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Matthew Mann
 
November 1, 2007 | Compliance | Matthew Mann

Wisconsin, Riders and Efficient Government

This isn’t exclusively a wine-related rant, but the recent action by Wisconsin Governor Jim Doyle in using a line-item veto to strike the alcohol regulating language which strongly favored wholesalers from the state Budget bill touched on an issue about which I have been passionate for years. What the Governor found offensive was that the alcohol language was placed in the Budget bill at all and that it was of questionable use in supporting the three-tier system. It had been added as a rider, a frequently used technique wherein a lawmaker will add an amendment at the last minute to a bill that is sure to pass even if the language is entirely unrelated to the substance of the bill.

The rider is the primary tool of pork-barrel legislation and inefficiency in government. Lawmakers use it to pass legislation to benefit their friends that might not otherwise pass on its own merits while hiding this relative lack of merit behind the greater importance of the primary bill to which it is attached. In Wisconsin, it was done to benefit the wholesalers, who no doubt lobbied heavily for its inclusion in the Budget bill because it would be much more likely to pass than it would have on its own. The rider is the reason we the taxpayer get bridges built to nowhere and research studies of little use except to the researchers receiving the grant money.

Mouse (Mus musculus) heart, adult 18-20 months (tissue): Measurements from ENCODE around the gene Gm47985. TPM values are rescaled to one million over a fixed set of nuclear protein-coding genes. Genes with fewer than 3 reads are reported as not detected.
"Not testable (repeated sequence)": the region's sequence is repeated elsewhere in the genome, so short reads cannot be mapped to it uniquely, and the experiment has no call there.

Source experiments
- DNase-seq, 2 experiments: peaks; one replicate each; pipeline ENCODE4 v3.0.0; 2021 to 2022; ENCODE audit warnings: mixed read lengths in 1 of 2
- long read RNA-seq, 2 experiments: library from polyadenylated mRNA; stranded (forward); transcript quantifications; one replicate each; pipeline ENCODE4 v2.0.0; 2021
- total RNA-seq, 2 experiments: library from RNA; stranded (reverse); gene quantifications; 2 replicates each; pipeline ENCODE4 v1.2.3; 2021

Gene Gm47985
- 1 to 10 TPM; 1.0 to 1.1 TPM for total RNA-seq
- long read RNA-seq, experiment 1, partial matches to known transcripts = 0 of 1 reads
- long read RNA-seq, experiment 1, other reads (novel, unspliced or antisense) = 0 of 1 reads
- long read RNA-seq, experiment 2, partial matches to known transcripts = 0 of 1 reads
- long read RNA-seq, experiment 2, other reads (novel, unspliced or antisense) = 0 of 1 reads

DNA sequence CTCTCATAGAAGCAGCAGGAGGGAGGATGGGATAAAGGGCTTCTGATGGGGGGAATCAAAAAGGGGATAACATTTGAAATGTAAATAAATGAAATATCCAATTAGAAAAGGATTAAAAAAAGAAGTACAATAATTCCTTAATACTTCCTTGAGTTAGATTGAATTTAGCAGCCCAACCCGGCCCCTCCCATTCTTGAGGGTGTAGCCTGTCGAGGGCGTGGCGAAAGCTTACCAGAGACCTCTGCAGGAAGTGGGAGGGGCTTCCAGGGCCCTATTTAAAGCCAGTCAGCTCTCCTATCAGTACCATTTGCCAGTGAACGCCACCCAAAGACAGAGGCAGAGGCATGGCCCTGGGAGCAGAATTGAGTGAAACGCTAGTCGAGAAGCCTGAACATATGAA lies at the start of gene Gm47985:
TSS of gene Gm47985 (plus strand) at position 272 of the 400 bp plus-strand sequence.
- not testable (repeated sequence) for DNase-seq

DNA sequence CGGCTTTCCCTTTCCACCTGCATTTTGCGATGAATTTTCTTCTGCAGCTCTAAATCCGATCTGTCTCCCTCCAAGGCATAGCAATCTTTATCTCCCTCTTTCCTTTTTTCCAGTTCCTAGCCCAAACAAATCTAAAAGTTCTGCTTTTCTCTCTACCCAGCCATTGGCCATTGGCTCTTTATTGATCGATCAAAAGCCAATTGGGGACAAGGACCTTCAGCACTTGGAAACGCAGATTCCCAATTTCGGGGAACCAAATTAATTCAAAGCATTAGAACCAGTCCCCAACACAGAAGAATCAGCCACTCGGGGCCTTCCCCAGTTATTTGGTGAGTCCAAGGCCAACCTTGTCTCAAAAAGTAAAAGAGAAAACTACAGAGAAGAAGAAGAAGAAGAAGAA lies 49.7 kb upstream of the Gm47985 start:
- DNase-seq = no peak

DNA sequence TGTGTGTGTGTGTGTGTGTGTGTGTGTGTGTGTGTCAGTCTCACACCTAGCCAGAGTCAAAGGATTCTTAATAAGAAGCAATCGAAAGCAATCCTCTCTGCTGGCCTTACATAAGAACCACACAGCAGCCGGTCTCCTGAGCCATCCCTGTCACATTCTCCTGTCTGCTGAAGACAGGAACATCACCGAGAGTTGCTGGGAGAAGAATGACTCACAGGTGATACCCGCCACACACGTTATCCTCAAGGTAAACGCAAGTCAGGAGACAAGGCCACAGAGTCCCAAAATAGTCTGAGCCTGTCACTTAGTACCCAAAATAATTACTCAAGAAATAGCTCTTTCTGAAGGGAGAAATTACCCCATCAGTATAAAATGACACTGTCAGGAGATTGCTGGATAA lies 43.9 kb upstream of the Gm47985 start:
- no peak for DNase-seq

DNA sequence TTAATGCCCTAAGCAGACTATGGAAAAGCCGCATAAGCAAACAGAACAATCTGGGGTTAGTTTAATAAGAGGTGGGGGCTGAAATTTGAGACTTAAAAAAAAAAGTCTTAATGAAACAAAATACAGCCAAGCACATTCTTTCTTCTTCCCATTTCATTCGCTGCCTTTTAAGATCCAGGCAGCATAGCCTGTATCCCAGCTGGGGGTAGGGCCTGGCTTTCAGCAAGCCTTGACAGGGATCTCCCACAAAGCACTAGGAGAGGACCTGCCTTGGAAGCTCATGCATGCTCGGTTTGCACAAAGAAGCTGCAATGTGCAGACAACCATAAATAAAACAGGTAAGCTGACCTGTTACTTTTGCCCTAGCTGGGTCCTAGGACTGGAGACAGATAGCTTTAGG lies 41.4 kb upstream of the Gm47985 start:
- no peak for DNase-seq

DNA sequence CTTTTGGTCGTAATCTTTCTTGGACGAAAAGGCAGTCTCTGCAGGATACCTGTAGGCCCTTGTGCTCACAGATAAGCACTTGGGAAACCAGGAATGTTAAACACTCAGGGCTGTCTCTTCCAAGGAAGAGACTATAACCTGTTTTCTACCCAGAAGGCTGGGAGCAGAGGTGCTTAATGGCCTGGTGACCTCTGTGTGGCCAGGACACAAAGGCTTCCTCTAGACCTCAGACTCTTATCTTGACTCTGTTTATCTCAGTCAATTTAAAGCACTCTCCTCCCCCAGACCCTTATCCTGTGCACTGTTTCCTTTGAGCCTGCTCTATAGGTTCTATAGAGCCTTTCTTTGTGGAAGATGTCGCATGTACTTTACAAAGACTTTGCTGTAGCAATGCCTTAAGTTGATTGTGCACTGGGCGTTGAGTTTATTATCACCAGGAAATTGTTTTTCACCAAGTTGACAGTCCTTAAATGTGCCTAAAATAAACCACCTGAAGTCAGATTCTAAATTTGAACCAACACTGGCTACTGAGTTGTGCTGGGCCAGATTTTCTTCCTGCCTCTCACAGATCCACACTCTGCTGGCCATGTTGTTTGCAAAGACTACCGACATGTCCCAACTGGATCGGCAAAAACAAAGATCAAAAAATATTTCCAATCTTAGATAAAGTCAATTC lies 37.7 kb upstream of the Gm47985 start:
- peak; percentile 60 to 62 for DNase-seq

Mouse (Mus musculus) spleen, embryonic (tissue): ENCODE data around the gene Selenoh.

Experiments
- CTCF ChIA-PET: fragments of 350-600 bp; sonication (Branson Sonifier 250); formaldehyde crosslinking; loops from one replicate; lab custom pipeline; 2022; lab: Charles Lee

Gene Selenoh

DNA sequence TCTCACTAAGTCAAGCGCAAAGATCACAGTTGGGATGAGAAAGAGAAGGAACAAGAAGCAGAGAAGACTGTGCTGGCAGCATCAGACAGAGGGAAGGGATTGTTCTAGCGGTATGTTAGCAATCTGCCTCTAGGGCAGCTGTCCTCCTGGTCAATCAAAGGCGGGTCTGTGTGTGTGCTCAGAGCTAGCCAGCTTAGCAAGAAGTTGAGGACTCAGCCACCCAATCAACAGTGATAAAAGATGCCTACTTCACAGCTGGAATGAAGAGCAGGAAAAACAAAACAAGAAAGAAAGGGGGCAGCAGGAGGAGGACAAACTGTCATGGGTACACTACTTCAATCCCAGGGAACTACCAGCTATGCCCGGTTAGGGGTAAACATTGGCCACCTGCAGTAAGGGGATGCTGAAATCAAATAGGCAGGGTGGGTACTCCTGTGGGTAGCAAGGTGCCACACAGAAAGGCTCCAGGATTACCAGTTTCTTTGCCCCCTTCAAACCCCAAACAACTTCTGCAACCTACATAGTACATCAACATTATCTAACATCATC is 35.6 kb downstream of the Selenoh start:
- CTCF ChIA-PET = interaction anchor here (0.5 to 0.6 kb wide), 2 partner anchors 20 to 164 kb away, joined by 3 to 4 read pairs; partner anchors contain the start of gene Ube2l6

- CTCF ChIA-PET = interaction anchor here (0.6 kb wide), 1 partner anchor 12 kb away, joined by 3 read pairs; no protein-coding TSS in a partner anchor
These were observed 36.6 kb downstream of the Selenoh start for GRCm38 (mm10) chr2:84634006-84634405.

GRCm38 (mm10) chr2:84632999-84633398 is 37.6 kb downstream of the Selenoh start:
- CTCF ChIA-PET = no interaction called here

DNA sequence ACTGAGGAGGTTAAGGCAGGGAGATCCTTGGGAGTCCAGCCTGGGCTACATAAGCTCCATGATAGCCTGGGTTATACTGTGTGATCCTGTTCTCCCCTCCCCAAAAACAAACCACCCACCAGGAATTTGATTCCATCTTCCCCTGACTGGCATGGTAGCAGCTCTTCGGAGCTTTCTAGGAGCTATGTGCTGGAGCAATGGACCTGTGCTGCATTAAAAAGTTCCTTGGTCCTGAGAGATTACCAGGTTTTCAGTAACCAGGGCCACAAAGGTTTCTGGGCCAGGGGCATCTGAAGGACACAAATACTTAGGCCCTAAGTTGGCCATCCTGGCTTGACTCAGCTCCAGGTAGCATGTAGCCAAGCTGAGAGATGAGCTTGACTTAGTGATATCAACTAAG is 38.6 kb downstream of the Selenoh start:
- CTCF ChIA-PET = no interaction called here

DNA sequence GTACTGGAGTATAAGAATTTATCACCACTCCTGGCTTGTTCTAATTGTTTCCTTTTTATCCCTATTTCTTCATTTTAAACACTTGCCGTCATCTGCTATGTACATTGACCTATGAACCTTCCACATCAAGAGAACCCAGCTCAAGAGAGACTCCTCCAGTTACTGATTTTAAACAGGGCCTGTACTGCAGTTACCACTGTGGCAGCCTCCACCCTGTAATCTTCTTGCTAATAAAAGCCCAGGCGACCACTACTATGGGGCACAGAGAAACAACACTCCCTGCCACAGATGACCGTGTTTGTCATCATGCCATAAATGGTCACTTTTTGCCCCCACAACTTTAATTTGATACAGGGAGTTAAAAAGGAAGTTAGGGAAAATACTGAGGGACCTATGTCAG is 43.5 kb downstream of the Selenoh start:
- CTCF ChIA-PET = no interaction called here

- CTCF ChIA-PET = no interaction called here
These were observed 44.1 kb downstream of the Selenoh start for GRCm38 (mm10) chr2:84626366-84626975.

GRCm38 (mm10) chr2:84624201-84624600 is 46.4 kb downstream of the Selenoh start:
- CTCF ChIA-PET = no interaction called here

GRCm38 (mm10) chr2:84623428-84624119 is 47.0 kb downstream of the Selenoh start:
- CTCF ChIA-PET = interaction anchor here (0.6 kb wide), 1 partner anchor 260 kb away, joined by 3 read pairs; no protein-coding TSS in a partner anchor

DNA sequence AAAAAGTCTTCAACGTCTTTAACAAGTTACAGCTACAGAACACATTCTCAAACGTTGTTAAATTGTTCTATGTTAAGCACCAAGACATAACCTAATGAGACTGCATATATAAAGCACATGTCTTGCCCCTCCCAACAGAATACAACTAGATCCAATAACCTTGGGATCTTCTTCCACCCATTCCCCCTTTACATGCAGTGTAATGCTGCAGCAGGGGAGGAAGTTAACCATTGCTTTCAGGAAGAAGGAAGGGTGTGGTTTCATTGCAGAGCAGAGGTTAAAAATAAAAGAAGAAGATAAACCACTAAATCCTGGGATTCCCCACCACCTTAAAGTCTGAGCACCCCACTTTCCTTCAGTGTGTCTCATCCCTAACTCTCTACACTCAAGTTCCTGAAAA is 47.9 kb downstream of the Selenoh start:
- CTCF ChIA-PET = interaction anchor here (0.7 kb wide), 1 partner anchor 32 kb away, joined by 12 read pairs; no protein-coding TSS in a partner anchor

Many were upset about Doyle legislating from the Governor’s office when he lined out the offending sections prior to signing the state’s Budget bill, ending a 3-month long stalemate. Many argue that the line-item veto is of questionable constitutionality because, by picking and choosing which portions of a law to sign into effect, the executive office is effectively legislating. While I also question the constitutionality of the line-item veto, I also object to the use of the rider to pass legislation of questionable merit or that favors a small constituency. Some will argue that without the rider, nothing would get done in the legislature. They may even be right. But if what we are getting done is simply passing pork-laden legislation benefiting small constituencies at the expense of everyone else, then maybe that isn’t such a bad thing. This is not a political question. It is not contingent on which side of the political spectrum you inhabit because both sides do it. It is about efficency and waste in government. Get rid of the rider and the line-item veto becomes a non-issue. More importantly, laws will pass or fail based on their own merit and bridges to nowhere won’t lead down a road to ruin.

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